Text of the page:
There are so many different approaches to the writing game that playing along seems to be impossible sometimes. You’re told to follow the rules, break the rules, fuck the rules, bend the rules, make your own rules; there are days where I want to throw the rules off a building and some times I cling to them as if they are a life preserver.

Whatever the approach, there seems to be a common path to success. No one really knows it entirely, but what seems to be a universal way to keep moving ahead and getting published is to talk about your successes and keep the rough patches on the DL (at least while you’re going through them). No one wants to listen to a writer complain about how terrible writing is.

no whining

We live in a free country. No one’s forcing you to write. There are times when you’ll feel like you have to. Writing isn’t exactly a choice, but annoying colleges and potential readers with sob stories isn’t the way to be heard. It’s a great way to get muted, un-followed, and  potentially passed over for having a bad attitude.



Because if you focus on the failures, you’ll never meet success. All writers get rejected. Every artist feels like they will never achieve their dreams at some point. Hell, half of us aren’t even sure what exactly it is that we want. The end game isn’t always clear.

Sure, talk about the battles, but make sure that you aren’t just venting online (you should have a close inner circle of friends and family for that). I do my best to talk up my successes as they happen and then go back and touch on the struggles after I’m passed them. The wisdom of hindsight takes the bitterness out and helps people appreciate what you’re trying to convey.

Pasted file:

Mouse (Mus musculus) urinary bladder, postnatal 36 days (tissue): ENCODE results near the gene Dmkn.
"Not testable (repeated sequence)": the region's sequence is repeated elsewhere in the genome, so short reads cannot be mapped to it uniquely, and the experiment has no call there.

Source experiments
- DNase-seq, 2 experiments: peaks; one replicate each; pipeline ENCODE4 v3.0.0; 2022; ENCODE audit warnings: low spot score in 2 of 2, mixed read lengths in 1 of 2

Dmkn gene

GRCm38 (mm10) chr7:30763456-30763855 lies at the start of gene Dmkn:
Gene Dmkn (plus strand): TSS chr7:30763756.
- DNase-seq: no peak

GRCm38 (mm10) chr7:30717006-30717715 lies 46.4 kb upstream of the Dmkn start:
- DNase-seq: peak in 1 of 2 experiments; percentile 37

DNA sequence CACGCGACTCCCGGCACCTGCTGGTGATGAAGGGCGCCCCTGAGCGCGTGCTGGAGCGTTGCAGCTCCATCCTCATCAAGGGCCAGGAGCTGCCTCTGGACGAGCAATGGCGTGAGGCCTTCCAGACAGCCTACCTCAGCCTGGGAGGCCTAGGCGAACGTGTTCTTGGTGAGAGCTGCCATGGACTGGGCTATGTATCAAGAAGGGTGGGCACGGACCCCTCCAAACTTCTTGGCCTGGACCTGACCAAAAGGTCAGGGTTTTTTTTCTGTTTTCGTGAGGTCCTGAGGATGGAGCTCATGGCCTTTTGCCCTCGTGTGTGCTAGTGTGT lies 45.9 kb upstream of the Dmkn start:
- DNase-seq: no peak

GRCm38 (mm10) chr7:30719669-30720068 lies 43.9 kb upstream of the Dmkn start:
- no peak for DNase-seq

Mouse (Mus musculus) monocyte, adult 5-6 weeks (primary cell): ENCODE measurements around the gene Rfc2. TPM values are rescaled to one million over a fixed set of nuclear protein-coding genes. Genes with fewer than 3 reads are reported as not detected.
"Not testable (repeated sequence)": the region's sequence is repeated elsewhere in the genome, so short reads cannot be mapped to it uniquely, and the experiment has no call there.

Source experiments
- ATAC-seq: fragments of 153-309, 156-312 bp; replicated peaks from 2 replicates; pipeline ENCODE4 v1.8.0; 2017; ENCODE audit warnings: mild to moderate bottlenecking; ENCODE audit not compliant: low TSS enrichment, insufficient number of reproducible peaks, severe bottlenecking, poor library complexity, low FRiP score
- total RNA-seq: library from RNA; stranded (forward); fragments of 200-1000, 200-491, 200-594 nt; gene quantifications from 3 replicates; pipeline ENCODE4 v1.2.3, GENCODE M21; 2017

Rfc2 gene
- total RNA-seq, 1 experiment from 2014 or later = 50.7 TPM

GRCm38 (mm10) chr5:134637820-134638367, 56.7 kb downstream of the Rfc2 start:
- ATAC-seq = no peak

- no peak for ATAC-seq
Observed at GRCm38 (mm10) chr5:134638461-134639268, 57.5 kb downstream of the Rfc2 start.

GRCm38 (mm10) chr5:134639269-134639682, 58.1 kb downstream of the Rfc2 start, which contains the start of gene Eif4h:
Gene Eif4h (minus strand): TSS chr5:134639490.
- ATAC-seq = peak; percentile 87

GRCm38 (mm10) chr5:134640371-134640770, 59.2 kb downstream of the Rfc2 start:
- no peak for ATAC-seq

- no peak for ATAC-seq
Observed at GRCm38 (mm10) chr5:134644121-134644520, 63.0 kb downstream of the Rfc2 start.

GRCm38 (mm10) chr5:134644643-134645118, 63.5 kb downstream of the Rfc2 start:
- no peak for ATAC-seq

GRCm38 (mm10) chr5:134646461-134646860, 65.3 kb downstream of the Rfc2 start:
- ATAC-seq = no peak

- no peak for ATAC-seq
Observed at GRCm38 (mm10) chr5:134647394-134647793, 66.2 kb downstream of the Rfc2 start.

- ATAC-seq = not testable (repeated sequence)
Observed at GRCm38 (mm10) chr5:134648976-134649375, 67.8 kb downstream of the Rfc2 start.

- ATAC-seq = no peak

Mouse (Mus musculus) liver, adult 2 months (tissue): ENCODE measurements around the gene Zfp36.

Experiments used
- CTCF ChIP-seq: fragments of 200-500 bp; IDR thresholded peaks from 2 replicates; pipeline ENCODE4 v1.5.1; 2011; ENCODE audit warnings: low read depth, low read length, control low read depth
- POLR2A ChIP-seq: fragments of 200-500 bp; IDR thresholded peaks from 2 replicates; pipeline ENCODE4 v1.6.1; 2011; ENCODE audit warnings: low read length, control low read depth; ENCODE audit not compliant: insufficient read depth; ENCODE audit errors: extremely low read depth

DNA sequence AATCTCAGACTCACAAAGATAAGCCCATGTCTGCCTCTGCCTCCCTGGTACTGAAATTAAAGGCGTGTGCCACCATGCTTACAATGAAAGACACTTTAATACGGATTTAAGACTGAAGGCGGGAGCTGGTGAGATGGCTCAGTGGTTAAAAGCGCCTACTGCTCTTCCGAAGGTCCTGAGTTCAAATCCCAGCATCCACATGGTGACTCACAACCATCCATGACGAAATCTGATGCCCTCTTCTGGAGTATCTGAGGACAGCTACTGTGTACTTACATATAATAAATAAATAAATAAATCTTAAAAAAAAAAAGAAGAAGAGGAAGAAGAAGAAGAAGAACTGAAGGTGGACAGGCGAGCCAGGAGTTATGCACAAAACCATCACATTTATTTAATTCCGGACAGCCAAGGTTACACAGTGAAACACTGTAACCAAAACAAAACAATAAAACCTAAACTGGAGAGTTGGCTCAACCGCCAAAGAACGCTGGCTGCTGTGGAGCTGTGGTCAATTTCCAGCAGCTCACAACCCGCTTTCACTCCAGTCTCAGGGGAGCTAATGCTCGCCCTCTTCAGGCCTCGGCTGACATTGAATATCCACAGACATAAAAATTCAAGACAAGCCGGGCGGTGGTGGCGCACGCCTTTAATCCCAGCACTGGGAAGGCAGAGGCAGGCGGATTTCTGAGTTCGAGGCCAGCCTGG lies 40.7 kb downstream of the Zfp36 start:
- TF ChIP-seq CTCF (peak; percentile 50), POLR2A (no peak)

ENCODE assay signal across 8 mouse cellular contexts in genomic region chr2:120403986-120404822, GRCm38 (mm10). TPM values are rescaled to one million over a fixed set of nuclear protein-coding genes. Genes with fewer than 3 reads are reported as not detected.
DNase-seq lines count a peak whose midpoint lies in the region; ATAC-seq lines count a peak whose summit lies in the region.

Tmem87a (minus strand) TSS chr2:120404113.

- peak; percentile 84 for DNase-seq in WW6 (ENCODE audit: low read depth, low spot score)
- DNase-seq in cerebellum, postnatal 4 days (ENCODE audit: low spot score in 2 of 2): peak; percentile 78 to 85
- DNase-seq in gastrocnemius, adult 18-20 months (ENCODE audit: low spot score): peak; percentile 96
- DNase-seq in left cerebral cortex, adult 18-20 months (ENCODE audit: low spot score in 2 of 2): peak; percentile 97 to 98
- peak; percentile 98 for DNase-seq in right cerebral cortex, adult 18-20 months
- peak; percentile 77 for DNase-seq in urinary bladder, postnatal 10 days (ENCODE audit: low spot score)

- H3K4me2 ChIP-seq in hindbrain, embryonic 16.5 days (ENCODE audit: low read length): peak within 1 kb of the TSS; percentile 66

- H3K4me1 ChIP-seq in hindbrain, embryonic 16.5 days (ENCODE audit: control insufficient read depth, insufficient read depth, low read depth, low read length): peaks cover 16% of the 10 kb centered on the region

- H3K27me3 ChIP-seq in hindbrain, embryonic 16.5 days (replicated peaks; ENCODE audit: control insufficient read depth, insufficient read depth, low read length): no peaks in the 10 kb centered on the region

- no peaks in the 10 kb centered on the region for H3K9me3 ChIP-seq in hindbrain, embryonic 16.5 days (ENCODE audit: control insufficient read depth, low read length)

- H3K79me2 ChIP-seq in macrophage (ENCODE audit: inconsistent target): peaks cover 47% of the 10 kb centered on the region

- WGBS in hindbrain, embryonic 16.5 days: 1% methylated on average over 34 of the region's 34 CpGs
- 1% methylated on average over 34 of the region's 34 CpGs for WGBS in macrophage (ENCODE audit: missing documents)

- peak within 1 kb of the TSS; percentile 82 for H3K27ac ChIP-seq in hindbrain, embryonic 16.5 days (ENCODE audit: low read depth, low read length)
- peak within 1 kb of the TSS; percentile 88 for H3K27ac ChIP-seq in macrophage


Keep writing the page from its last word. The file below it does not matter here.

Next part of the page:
I’m currently shopping around some new work, and maybe it’s my superstitious nature, but none of you will get the details until after the fact. haha I don’t post opening lines or the first few paragraphs for those chain-mailish facebook posts. Not because I don’t want to share everything. If anything I want to share it all, RIGHT NOW!

karen and jack

But part of being a writer, or an author really, is patience. Not just for your books and stories to reach readers, but for yourself. Not everything needs to happen now. I still have issues with that sometimes. But success comes to those who work while they wait. Work and do the talking later.

4 thoughts on “Successes

  1. Jacqui Murray says:

    When I whine (and I do give in at times), I pretty much feel worse when I’m done. Hearing how lousy I feel somehow legitimizes it and then I have to dig myself out of that hole. Sigh.

  2. Shannon Noel Brady says:

    I like when authors share their struggles, it shows other writers that they’re not alone in what they’re going through. But there’s definitely a line between that and just plain whining or spewing bitterness around. I agree that that’s a turn-off.

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